Pathophysiology and Human Disease
I. Course Prefix/Number: BIO 242
Course Name: Pathophysiology and Human Disease
Credits: 3 (3 lecture; 0 lab)
III. Course (Catalog) Description
Course analyzes and compares human diseases by studying pathophysiology, histopathology, pathogenesis and diseases as they impact cellular metabolism. Course content integrates pathophysiology with more common clinical aspects of disease. Course is intended primarily for health career students.
IV. Learning Objectives
After successfully completing this course, the student should be able to:
- Define and distinguish among the concepts of homeostasis, allostasis, stress and adaption and their relationships to the pathogenesis of diseases.
- Describe and differentiate cellular responses to injury and ischemia and explain how these responses can result in necrosis and apotosis.
- Summarize the fundamentals of gene regulation, genetic mutations and the influence of mutations on pathogenesis of diseases.
- Compare and contrast the etiologies, genetic expression, biologic behavior and clinical evaluation of neoplastic diseases.
- Describe and differentiate the fundamentals of inflammation, infection, immune responses and autoimmunity and how these processes influence and / or contribute to diseases.
- Define and distinguish the relationships of blood flow, O2 and CO2 transport and hemostasis to the pathophysiology and development of diseases.
- Analyze the regulation, functions and pathophysiologic processes that involve the cardiovascular and pulmonary systems and their impact on disease expression.
- Evaluate normal, altered functions and disorders of the urinary system including its endocrine function, regulation of body fluids, electrolytes and acid / base balance.
- Differentiate between the most common pathophysiologic and disease processes involving the gastrointestinal and biliary systems, the liver and pancreas.
- Summarize the pathogenesis of common diseases of the endocrine organs and the influence of these diseases on the functions of other organ systems.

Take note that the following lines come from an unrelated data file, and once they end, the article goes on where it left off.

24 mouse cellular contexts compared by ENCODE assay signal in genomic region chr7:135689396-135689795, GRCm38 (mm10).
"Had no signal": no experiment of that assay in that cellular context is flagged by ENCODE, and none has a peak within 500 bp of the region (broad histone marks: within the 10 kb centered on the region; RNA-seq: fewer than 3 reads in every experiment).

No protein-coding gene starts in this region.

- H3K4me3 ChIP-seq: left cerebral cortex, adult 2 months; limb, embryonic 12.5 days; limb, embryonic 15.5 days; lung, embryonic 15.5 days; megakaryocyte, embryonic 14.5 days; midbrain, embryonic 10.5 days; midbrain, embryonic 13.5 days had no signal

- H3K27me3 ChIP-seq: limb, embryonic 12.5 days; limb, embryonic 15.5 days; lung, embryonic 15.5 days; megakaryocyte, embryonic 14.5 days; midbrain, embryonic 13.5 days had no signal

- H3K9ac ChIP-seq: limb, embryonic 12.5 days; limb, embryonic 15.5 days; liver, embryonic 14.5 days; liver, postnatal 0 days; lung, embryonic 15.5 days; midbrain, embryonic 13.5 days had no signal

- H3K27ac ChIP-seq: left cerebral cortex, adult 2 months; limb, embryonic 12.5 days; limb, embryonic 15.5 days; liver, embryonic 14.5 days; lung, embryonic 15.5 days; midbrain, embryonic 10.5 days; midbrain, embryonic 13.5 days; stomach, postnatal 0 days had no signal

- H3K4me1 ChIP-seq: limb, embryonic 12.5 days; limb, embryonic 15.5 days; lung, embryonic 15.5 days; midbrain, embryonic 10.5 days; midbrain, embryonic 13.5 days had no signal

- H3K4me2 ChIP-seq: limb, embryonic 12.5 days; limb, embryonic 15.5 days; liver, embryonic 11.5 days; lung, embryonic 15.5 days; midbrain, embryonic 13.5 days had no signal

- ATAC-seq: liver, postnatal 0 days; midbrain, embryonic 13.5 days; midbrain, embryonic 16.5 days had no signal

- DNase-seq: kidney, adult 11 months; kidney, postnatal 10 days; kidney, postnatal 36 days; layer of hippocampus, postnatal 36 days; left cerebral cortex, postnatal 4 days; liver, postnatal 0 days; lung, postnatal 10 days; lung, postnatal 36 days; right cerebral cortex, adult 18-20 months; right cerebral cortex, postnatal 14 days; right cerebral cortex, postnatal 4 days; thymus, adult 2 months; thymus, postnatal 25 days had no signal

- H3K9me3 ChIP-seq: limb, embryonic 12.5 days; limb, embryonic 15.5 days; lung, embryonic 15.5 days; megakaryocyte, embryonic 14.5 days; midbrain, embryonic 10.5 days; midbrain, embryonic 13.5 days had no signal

- Describe and differentiate the pathophysiologic and clinical features of acute and chronic diseases of the musculoskeletal and neurological systems.
- Indentify and differentiate relevant and significant symptoms and signs of diverse pathophysiologic and disease processes.
- Recognize and formulate relevant questions in the identification and evaluation of pathophysiologic processes and problem recognition (e.g., cause and effect).
- Synthesize information, utilizing critical thinking and clinical reasoning skills, to accurately identify and evaluate individual disease processes.
- Assess the diverse manifestations of disease as presented in individual patients to derive hypotheses, interpretations and conclusions and to employ skills in clinical reasoning through discussions, assignments and CASE studies.
- Explain how selected medical therapies have a basis in both the treatment of pathophysiology and correction and control of homeostatic mechanisms.
By the completion of your biology courses at Oakton, you will have gained the experience to.....
- Think critically – identify, define, analyze, interpret, and evaluate ideas, concepts, information, problems, solutions, and consequences. This includes the ability to compute and comprehend quantitative information and to engage in the scientific process.
- Communicate – communicate ideas, concepts, and information through written and oral means. Collaborate with people of diverse backgrounds and abilities.
- Demonstrate literacy – demonstrate the ability to read critically within content areas. Use technology to locate, evaluate, and communicate data, information, ideas, and concepts. Assess, critique, and select from a variety of information resources.
- Demonstrate responsibility – demonstrate an understanding of personal responsibility and ethical behavior in one’s own academic and civic life.